- Chalcraft, J. Popular Politics in the Making of the Modern Middle East, Cambridge University Press, 2017.
- Cleveland, W. and M. Bunton. A History of the Modern Middle East, 5th edition. Boulder: Westview Press, 2012.
- Fawcett, L. International Relations of the Middle East, Oxford: Oxford University Press, 2016.
- Halliday, F. Middle East in International Relations: Power, Politics, and Ideology, Cambridge University Press, 2005.
- Hinnebusch, R. The International Politics of the Middle East, Manchester: Manchester University Press, 2014.
- Hinnebusch, R. and A. Ehteshami eds., The Foreign Policies of Middle East States, Boulder: Lynne Rienner, 2014.
- Lockman, Zachary, Contending Visions of the Middle East: The History and Politics of Orientalism. Cambridge, 2004.
- Piscatori, James, and Eickelman, Dale, Muslim Politics, Princeton, Princeton, New Jersey, Princeton University Press, 1996.
- Owen, Roger. State, Power and Politics in the Making of the Modern Middle East. London: Routledge 2004.
Useful journals for up-to-date articles include:
- British Journal of Middle East Studies
- International Journal of Middle East Studies
- Arab Studies Journal
- Review of Middle East Studies
- Journal of Palestine Studies
- Middle Eastern Studies
- Middle East Journal
For Middle East politics, the following electronic resources are useful:
Middle East Report
Middle East Studies Association homepage
British Society for Middle Eastern Studies homepage
The information on the programme page reflects the intended programme structure against the given academic session. If you are a current student you can find structure information on the previous year link at the top of the page or through your Department. Please read the important notice regarding changes to programmes and modules.
Teaching and Learning
Teaching & Learning
Dr Reem Abou-El-Fadl
Reem is Senior Lecturer in Comparative Politics of the Middle East at SOAS University of London, and a Fellow of the Higher Education Academy. She previously taught at Durham University and St Edmund Hall, University of Oxford.Her research examines nationalism and foreign policy in Turkey and Egypt, and the politics of solidarity and nationalism in Egypt, comparing the Nasser and Sadat periods. She is the author of Foreign Policy as Nation Making: Turkey and Egypt in the Cold War (Cambridge University Press, 2019) and editor of Revolutionary Egypt: Connecting Domestic and International Struggles (Routledge, 2015). She is also co-editor of the Egypt page at Jadaliyya, the academic e-zine of the Arab Studies Institute. Her work has appeared in the Journal of World History, Nations and Nationalism, British Journal of Middle Eastern Studies, Journal of Palestine Studies, and the International Journal of Transitional Justice.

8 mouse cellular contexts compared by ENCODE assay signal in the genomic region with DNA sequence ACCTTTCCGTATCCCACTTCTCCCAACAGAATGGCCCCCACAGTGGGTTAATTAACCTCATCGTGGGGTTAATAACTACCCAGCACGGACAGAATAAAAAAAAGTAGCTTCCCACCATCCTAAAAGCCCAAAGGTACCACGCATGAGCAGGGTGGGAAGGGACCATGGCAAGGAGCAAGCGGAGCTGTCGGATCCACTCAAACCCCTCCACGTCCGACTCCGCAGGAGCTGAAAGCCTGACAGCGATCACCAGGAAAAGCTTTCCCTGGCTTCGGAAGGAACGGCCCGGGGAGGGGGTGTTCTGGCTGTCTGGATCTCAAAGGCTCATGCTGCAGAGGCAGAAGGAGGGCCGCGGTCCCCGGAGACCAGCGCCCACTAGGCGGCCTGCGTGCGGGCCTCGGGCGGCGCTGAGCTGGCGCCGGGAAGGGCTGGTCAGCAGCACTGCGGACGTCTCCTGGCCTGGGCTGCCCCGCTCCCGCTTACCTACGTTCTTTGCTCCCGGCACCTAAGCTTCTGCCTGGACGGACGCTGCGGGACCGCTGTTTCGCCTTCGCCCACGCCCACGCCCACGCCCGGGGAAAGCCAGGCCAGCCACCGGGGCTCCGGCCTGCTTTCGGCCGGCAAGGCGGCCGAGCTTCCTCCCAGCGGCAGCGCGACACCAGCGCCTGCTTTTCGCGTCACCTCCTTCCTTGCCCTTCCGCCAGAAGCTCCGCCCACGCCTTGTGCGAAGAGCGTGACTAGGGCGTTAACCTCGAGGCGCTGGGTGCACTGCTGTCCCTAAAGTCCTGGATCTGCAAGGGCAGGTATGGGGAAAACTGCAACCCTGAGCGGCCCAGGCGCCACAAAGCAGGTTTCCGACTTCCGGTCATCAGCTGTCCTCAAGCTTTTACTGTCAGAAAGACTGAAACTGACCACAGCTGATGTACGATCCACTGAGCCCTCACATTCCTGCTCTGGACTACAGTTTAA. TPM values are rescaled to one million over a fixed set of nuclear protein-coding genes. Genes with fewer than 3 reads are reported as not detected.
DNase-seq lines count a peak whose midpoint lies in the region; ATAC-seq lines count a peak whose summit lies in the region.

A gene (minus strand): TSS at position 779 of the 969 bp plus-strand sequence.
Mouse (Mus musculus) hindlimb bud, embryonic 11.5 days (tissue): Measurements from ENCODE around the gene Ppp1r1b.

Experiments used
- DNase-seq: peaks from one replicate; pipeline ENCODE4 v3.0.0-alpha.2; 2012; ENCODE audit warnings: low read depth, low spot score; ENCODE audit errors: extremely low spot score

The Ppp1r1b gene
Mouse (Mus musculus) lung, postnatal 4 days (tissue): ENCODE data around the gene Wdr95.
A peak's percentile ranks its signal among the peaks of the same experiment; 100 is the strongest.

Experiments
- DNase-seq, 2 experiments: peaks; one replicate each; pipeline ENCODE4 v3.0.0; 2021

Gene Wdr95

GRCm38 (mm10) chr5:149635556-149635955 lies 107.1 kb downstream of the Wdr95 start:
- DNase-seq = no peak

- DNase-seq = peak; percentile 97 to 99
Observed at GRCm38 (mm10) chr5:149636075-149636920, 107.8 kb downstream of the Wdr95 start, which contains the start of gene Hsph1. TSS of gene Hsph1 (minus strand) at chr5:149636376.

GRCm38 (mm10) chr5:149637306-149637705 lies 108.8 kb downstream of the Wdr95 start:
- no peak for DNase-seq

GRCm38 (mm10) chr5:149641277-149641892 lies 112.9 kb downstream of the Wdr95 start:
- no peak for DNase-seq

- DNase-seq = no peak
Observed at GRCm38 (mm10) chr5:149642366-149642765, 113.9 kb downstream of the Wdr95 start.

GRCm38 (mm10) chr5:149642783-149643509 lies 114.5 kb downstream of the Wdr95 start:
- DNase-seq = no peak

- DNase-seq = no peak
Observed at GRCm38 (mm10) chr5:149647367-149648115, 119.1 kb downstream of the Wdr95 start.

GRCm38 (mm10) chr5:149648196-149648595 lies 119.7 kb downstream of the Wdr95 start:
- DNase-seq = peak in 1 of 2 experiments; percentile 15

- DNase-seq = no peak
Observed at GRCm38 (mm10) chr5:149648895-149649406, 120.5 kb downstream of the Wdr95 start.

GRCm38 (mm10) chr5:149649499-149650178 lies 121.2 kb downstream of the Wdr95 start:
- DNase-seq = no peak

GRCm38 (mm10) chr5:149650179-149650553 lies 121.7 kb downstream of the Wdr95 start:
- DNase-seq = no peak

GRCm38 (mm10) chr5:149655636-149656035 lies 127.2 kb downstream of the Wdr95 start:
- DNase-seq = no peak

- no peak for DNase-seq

50 hours (lectures, tutorials, activities). The course will be delivered Monday - Friday over the 3 weeks.
Monday - Friday, 10am-3pm. In addition to regular lectures and tutorials, each course is composed of a range of activities relating to their academic content (e.g. museum visit, company visit etc).
Assessment will be in the form of a 2500 word essay to be handed in two weeks after the end of the course.
If you have opted to study for credit, you will be required to complete all course assessments. Should you complete the assessments with success, you will receive a transcript confirming your marks and credits. If you have chosen not to study for credit, you will be exempt from any course assignments and not receive a mark.
Fees and funding
A one-off, non-refundable application fee of £40 will be charged to cover administration costs. Please visit the SOAS online store to make your application fee payment.
10% early-bird discount when you apply by 31 March
10% discount if you apply for two courses over 6 weeks
15% discount for SOAS Alumni (including Academic Summer School alumni)
20% discount for our partner institutions
Other discounts are available for groups. Please contact us for more information.
For more information, please see our accommodation page.
The SOAS Academic Summer School is delighted to offer six tuition-fee waiver scholarships to passionate students with a desire to make a difference in the world.
The scholarships will cover the tuition-fee for one Academic Summer School course in 2020.
Application Deadline: 2020-03-13 00:00
For further details and information on external scholarships visit the Scholarships section
How to Apply
Apply now to secure your place on the Academic Summer School.
Once you have paid the £40 application fee and submitted the online application form, you will be informed as to whether you have a place on the summer school within 5 working days. Please do not pay your tuition fee prior to having received your offer letter.
Please see our Ambassador Scholarship page for details regarding scholarship application.
Applications for the Academic Summer School close on 25th May 2020.